Caravan safety with the WiTi Anti-Theft System | Part one

Caravan safety with the WiTi Anti-Theft System | Part one - Caravan World Australia

Editor John Ford installs the WiTi Anti-Theft kit in his Trakmaster caravan.

When we leave home to adventure into the Australian bush, we abandon our comfort zone to put a lot of trust in humanity and, most of the time, that trust is rewarded. There’s a mythology among the caravanning community that we help each other out by sharing our time and expertise if someone is in trouble. 

But there are other ways we trust humanity, like being able to leave our van unguarded to check out the local area or head out for dinner. Unfortunately, society is changing and our faith in others is being tested. An unguarded van can be an open invitation for some to help themselves.

Last year, one of our travelling companions suffered a break-in at a caravan park on the west coast. A few of us were watching the footy at a mate’s van and having a great night, but when one couple went back to their van only 120m away it had been burgled. Cash, clothes and car keys were stolen. If you have been robbed, you know the feeling of anger and frustration. The loss of cash and electronics was exacerbated by the damage. A new door was over $1000 and then there’s the lost time fixing things and dealing with the emotions.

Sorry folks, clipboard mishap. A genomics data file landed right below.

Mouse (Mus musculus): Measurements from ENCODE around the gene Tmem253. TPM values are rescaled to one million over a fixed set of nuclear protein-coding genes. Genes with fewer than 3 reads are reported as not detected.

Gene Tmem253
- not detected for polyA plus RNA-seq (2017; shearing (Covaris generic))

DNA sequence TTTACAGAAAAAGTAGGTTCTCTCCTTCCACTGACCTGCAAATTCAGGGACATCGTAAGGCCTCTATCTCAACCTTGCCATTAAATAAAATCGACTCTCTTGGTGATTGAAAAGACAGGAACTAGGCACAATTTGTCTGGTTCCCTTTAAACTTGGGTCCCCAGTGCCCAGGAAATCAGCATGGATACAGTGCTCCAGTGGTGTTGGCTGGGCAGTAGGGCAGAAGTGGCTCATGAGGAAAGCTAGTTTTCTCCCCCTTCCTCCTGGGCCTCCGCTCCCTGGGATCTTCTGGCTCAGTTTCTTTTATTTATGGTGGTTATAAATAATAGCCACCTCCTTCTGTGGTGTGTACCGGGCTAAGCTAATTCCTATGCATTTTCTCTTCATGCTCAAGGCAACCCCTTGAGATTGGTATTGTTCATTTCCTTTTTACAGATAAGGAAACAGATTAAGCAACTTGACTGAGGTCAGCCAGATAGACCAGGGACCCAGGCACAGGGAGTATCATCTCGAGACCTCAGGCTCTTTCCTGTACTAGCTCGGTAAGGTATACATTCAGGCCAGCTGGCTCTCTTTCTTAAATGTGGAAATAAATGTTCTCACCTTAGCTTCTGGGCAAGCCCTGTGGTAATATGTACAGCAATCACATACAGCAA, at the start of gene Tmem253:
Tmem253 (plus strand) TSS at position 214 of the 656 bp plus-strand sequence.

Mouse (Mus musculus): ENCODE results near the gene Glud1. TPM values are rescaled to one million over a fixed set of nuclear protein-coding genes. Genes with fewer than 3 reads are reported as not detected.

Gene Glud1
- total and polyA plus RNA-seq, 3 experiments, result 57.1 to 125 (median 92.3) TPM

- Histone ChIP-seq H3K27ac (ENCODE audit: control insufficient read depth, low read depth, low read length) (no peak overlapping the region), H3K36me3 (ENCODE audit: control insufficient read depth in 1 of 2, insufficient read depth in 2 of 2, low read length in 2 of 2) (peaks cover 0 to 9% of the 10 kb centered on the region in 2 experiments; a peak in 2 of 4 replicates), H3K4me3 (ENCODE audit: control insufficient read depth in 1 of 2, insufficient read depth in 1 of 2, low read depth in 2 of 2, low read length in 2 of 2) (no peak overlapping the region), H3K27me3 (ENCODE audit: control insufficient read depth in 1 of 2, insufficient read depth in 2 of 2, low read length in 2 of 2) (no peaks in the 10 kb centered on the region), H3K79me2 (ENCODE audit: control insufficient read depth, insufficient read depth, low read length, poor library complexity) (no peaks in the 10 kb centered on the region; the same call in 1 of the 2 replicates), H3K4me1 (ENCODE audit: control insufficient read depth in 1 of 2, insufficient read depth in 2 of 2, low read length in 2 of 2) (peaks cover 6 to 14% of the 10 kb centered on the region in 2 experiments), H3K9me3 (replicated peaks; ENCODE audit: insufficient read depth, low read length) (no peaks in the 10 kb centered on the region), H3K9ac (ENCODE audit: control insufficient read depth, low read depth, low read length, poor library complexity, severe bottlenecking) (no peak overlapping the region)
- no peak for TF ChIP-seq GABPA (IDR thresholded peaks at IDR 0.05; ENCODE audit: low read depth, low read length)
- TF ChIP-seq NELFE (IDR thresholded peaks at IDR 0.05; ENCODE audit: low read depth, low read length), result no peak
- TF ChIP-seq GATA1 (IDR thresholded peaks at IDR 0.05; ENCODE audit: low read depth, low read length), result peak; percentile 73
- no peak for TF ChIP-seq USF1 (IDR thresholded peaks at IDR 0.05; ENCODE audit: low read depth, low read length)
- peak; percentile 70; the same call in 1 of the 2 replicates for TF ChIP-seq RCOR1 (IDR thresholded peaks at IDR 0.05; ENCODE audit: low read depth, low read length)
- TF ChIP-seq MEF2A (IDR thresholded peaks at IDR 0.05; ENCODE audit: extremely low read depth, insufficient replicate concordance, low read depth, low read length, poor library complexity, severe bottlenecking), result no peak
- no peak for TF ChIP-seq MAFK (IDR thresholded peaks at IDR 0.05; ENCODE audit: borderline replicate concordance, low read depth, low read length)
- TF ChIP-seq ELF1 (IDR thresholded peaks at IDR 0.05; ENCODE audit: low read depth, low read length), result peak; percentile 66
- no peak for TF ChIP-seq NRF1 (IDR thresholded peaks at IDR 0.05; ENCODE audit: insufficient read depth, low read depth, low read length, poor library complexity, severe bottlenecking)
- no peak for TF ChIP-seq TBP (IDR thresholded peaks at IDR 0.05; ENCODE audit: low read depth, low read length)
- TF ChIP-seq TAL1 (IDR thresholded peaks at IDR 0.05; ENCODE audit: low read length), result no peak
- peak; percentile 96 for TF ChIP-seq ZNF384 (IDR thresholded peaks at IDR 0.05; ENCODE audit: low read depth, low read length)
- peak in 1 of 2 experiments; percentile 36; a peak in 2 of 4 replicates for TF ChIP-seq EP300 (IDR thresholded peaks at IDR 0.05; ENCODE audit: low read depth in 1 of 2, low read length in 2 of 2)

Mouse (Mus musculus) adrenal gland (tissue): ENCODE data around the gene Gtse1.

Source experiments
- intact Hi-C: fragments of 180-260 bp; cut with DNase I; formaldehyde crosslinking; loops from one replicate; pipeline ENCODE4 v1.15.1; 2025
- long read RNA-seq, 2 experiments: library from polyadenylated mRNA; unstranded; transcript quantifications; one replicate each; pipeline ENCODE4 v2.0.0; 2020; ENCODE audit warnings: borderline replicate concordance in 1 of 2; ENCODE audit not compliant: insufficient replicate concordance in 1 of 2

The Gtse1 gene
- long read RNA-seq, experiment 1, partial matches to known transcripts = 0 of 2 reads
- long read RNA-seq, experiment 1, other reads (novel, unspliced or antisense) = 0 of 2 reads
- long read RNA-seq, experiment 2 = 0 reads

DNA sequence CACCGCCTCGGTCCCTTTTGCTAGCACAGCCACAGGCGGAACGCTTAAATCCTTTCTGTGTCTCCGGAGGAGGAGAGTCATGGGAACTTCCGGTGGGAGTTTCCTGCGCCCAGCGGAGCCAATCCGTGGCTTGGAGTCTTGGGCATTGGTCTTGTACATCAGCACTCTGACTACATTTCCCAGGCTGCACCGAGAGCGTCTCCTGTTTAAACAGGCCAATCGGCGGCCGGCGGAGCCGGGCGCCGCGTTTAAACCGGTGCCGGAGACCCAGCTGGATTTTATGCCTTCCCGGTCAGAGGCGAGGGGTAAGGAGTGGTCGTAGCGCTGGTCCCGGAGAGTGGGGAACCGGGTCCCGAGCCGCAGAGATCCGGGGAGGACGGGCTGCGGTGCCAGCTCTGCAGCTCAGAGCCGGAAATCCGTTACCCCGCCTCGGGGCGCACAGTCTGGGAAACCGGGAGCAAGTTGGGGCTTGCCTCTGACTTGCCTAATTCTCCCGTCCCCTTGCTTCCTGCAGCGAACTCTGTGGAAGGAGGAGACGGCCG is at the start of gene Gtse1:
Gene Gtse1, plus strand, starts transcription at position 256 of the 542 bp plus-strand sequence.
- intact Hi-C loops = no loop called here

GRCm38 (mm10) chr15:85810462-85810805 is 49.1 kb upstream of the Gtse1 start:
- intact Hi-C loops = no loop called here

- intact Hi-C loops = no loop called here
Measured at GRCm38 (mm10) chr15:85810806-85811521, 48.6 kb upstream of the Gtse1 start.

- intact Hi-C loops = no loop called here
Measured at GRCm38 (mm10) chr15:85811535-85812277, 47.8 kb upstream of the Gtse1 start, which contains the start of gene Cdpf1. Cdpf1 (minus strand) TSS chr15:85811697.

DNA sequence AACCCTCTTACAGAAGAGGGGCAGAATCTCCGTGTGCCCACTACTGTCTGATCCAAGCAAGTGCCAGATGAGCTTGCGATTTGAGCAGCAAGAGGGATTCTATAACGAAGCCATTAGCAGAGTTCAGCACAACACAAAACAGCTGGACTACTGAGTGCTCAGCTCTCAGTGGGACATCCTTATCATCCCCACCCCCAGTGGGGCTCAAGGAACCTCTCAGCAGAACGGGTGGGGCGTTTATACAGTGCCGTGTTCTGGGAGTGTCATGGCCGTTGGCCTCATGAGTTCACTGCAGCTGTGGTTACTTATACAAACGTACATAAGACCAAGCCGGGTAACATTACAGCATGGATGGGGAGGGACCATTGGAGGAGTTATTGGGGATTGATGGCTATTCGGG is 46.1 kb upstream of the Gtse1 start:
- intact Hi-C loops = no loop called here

Tony Maddison might have a solution. Tony is a Perth based IT specialist and a an experienced caravanner. On one of his trips a few years ago when camping with his mates, he had a light bulb moment when they recognised an opportunity for an integrated wireless solution to guarding your van. After initial research WiTi was introduced in 2018 and has grown into a leading WA technology company. It’s Australian owned and all components are manufactured in-house including circuit boards and 3D printing of the plastic enclosures.